Pre-employment background checks are considered just as normal to the hiring process as filling out the initial application. In today’s workplace every potential candidate is put through a screening process, it’s just what we do. However, due to the number of growing class-action lawsuits, the ever-present threat of data breaches and focused regulatory oversight, employers and HR professionals need to keep compliance at the top of their list for 2016.
Regulators will focus a concerted effort on false matches. There are what we call “false positives” and “false negatives”. A false positive is a misreported criminal record based on a database search or a name match where there is not sufficient evidence that the record is associated with the subject of the background check, or where a record has been expunged and should not have been reported. On the other hand, false negatives are missed criminal records that should have been reported. All firms screening applicants are obligated to utilize “reasonable procedures to obtain maximum possible accuracy” under the Fair Credit Reporting Act (FCRA). Accuracy is critical, both for the job applicant and the employer who relies on the information. Just in the last year, two of the nation’s largest employment background check firms have paid out a total of $13 million for failing to take the proper steps to ensure the accuracy of the information they reported regarding job applicants.
The Fair Credit Reporting Act has been used extensively for class-action lawsuits. Litigation involving technical violations – claims involving one or two words on a disclosure form – have been rising steadily. HR professionals and employers need to be aware of the disclosure and authorization form required by the FCRA. It informs the applicant that, as part of the hiring process, the employer may perform a background check for employment purposes. The employer must have the applicant’s written authorization or consent to do so. The main thing to remember is that this statute requires this disclosure in a completely stand-alone document, without extraneous information. In addition to the consent form, employers are obligated to to provide notice of intent to take adverse action form, a copy of the Summary of Your Rights under the FCRA and a copy of the background check to those applicants that are turned away due to the information found in the screen. If the final decision is not to hire the candidate, employers must also supply the candidate with a final notice of adverse action letter.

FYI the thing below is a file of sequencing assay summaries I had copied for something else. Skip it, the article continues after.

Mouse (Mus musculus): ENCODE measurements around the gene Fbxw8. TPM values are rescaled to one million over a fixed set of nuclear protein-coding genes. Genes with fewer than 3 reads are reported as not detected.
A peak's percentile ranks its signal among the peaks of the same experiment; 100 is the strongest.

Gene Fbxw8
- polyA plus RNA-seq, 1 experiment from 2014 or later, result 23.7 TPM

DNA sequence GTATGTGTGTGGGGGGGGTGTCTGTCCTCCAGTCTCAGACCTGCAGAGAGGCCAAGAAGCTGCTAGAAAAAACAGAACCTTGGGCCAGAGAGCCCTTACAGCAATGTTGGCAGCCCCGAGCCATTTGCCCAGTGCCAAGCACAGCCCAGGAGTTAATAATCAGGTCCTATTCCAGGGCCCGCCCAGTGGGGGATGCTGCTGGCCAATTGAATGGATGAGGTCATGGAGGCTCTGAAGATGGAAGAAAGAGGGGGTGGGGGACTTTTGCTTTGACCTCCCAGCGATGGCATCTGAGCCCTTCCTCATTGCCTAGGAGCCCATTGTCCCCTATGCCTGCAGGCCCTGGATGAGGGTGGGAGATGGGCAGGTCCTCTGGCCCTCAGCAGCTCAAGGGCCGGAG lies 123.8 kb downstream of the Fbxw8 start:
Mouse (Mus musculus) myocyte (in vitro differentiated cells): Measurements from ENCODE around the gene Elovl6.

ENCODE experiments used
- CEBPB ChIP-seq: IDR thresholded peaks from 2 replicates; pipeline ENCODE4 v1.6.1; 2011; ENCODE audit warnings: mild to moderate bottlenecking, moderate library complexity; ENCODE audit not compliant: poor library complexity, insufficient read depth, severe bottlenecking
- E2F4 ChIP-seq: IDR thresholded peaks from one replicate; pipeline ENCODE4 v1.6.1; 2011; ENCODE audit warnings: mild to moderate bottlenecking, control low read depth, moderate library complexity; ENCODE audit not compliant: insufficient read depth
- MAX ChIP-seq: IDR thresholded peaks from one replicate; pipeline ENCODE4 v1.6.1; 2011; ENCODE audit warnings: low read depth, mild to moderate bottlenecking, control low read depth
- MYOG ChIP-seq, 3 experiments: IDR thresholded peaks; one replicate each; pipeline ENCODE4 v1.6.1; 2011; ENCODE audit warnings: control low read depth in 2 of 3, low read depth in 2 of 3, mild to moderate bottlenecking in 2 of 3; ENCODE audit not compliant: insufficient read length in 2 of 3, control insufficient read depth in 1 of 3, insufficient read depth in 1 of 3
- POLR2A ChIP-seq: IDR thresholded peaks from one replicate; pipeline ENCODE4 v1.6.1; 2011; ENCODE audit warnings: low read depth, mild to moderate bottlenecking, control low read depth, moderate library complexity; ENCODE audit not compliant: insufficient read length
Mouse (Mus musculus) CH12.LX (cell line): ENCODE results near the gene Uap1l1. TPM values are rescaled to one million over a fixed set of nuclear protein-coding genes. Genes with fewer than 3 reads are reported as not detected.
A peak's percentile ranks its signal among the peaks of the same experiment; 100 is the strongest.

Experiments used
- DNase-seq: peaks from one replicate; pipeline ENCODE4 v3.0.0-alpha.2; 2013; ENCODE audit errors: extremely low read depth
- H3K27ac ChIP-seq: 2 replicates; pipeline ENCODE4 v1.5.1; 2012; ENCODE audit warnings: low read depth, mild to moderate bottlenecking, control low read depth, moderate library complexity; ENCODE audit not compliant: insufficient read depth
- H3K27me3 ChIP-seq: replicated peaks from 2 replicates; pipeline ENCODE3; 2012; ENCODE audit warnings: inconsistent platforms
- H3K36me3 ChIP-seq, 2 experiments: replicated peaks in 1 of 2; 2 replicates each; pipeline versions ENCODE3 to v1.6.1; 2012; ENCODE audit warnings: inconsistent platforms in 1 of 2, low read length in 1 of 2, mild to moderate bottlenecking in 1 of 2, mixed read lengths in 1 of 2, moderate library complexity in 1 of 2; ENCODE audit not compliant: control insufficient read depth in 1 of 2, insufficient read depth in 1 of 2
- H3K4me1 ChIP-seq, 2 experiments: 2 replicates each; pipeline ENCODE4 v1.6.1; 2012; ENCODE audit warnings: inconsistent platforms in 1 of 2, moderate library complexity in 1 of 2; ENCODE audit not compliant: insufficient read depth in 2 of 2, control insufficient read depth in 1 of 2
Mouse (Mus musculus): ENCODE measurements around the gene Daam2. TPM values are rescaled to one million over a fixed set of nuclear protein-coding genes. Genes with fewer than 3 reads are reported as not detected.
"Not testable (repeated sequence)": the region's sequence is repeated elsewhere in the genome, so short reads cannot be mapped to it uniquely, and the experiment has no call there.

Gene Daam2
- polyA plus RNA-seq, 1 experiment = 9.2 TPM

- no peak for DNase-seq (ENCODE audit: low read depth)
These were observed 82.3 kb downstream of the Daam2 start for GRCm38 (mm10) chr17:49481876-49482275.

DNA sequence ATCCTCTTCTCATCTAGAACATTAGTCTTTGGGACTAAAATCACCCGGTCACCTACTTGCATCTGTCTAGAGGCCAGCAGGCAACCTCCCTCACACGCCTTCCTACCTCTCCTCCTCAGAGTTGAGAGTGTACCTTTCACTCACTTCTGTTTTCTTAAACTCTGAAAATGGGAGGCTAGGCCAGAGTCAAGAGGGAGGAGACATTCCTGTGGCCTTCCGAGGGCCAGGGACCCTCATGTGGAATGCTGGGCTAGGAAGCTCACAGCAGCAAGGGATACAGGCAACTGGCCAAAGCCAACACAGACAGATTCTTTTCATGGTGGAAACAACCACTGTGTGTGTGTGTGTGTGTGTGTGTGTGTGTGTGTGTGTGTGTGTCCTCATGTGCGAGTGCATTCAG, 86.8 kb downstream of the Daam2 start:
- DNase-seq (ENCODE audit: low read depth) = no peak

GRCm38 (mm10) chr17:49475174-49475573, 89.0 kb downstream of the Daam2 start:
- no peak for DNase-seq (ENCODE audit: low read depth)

Les Rosen, an attorney and CEO of Employment Screening Resources, says that “lawsuits can include highly technical claims, even where there is no indication that anyone has actually been harmed, which means that legal compliance has become one of the most critical parts of background check services”.
Important information regarding criminal history, usually included on job applications, will be banned by more than 100 US cities and counties and 19 states as of January 2016. It’s called ban-the-box laws and there is currently legislation at the city, county and state levels. As more and more legislation is passed it makes it difficult for employers to keep up with the state and city ordinances.
Many employers currently use social media as an element of their recruiting. Some are shifting to using this online information as part of their screening process. However, there are clear risks to this approach when you consider the concerns surrounding privacy and data accuracy of social media profiles. There are several existing federal laws that protect workers against discrimination and privacy violations related to social media.
It is clearly evident that employers and HR professionals will have to remember that compliance for pre-employment screening should be a top priority in 2016 and going forward. As the compliance laws are constantly changing and becoming more and more complicated, companies may find that outsourcing this type of pre-employment check may be the wise choice.
Some excerpts from SHRM